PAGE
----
On the Road review: Jeep Wagoneer Series III

Back in 1963, Jeep changed the family car market with the very first Wagoneer – a truck-based family dump truck with a real off-road vehicle. For 2022, Jeep hopes to catch the spirit in the bottle again with a brand new Wagoneer, plus its more expensive sibling, the Grand Wagoneer.

Targeted directly at GM’s best-selling family of full-size SUVs called the Tahoe, Suburban, Yukon and Escalade, as well as the Ford Expedition and Navigator duo, the Wagoneer comes in six trim levels from $ 59,995 for a rear-wheel drive Series I, while culminating in $ 88 665 for the best Series III Off-Road Premium edition. Grand Wagoneer starts at this point and can then be selected up to $ 110,000.

Wagoneer is not only the most expensive jeep ever sold, but it is easily the largest. The total length is between the Tahoe and the Suburban, on top of a 123-inch wheelbase that surpasses the Tahoe by 2 inches. The weight comes in at just over 3 tons, while both rear-wheel drive and four-wheel drive models can pull up to 10,000 pounds of trailer.

Abundant power (392 hp) comes from the 5.7-liter Hemi V-8, which is supported by an E-torque 48-volt mild hybrid boost at peak torque, as well as a cylinder deactivation program designed to improve fuel economy. Drive through a smooth eight-speed automatic, EPA rating is 15/20 mpg, with a realized 18.5 mpg during its mild autumn visit.

Grand Wagoneer uses the company’s 6.4-liter Hemi, with 471 hp.

Our Series III Premium, $ 85,970, had a host of technical features that buyers crave today, as well as plenty of comfort. Configured for eight passengers (middle row buckets are available), our Bright White trolley came with folding second and third row seats, up and down, creating a huge, flat cargo deck when reclined.

With three different 4WD systems available, all full-time, you can also choose an air suspension, which adds over 3 inches of ground clearance if you feel the need to ride terrain with the shiny 22-inch wheels, plus selectable driving modes. The wagoner proved to be safe and calm as it nagged around on our local secondary roads and delivered a ride that did not upset the riders. Highway travel was calmly peaceful.

The list of functions extends to the class. Up to five screens are available, including for the front passenger, with the new U-Connect 5 system using a 4G LTE Wi-Fi system that can program Alexa and Amazon TV. There is both parallel and perpendicular parking assistance, assistance in preventing collisions at intersections, protection against drowsy drivers, a 360-degree surround camera with trailer zoom, electric drive boards, a McIntosh stereo system with 19 speakers, plus not one but two massive sunroofs.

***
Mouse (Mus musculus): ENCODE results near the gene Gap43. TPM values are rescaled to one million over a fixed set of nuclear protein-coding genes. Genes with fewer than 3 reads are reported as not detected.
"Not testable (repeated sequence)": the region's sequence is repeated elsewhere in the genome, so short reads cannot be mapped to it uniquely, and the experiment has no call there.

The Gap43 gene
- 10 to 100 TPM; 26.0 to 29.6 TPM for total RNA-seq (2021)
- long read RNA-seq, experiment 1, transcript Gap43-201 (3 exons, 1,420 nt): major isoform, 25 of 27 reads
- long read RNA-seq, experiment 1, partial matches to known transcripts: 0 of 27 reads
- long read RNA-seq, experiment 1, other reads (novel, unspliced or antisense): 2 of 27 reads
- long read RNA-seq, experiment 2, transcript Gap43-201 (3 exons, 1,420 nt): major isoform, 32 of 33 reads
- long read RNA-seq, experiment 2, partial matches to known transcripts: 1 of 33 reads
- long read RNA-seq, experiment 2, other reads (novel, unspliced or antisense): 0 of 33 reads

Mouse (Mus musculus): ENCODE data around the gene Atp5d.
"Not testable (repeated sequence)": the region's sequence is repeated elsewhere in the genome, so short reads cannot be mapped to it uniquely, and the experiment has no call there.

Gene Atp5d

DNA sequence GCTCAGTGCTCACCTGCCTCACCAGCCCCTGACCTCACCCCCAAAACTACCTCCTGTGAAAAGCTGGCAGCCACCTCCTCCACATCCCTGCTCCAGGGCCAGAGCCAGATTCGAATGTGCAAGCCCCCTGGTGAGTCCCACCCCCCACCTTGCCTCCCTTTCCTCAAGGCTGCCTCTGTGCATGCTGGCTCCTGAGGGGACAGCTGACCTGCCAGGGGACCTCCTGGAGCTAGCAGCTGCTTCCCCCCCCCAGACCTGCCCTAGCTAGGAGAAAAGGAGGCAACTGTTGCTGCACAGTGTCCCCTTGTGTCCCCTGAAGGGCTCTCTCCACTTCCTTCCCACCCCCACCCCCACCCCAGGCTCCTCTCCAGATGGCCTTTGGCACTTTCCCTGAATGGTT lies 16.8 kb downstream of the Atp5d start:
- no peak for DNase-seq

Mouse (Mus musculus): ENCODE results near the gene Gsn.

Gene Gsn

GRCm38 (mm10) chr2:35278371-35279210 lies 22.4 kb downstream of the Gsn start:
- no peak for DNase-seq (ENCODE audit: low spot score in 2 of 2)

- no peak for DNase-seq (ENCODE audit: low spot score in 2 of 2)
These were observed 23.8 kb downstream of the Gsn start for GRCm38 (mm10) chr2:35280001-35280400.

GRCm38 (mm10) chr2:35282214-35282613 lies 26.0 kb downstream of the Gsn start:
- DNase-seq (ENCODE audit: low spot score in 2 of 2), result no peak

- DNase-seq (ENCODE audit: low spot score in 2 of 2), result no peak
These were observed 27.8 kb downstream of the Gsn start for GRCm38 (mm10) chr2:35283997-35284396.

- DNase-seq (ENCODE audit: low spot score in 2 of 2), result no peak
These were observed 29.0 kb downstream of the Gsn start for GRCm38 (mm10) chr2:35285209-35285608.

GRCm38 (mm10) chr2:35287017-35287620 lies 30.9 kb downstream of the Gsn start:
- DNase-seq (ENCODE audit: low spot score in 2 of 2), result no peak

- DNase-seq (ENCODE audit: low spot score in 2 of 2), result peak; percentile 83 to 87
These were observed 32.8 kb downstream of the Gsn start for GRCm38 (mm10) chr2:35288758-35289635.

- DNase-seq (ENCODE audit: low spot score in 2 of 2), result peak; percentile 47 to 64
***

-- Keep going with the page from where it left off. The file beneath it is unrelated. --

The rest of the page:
Hits and misses: the heads-up display is a nice piece, but the expansive dashboard is too much plastic that looks like it was borrowed from a Grand Cherokee. The center console is huge and offers plenty of storage, but it dominates the front cabin and is clad with too many haptic buttons that should provide real tactile feedback so you do not have to stare at them to use them. The electric tailgate can be easily activated with the remote control, a button inside or your waving leg, but the rear wiper seemed small for the glass surface on which it works. Maybe two dryers are needed?

The heated and cooled leather seats proved to be supportive all day, but they lack the massage function that Ford and Lincoln offer – at lower price levels – as well as any thigh adjustments. The hilarious Hemi counteracts the odd-sounding turbo-sixs that Ford uses, but you will pay for that sound reward at the pump, as our careful use of the throttle may not reflect how a family actually uses this large caravan in the suburbs.

The handsome exterior remains true to Jeep’s design emphasis, while the large wheels match the rest of the segment for boldness. Wagoneer’s pool lights, with the logo of course, will delight the owners, but the overall premium look is a point or two below Denali and Escalade.

Jeep also muddies the water a bit here too, with a new three-row Grand Cherokee L that is 10 inches shorter in total, but only 1 inch shorter in wheelbase – where the driving dynamics have their origins. The Grand Cherokee L, with room for seven passengers, available Hemi V-8 and higher EPA scores, also starts at a cool $ 17,000 less.

Wagoneer is a serious premium SUV offering, with many details that will attract buyers who embrace the brand’s off-road ethos. Wagoneer offers great comfort and capacity. It will be worthwhile to see how many buyers are waiting for Jeep dealers for this new luxury / premium family of large full-size SUVs.

Tim Plouff

Tim Plouff has examined cars on the sides of The Ellsworth American every week for almost two decades.

Tim Plouff

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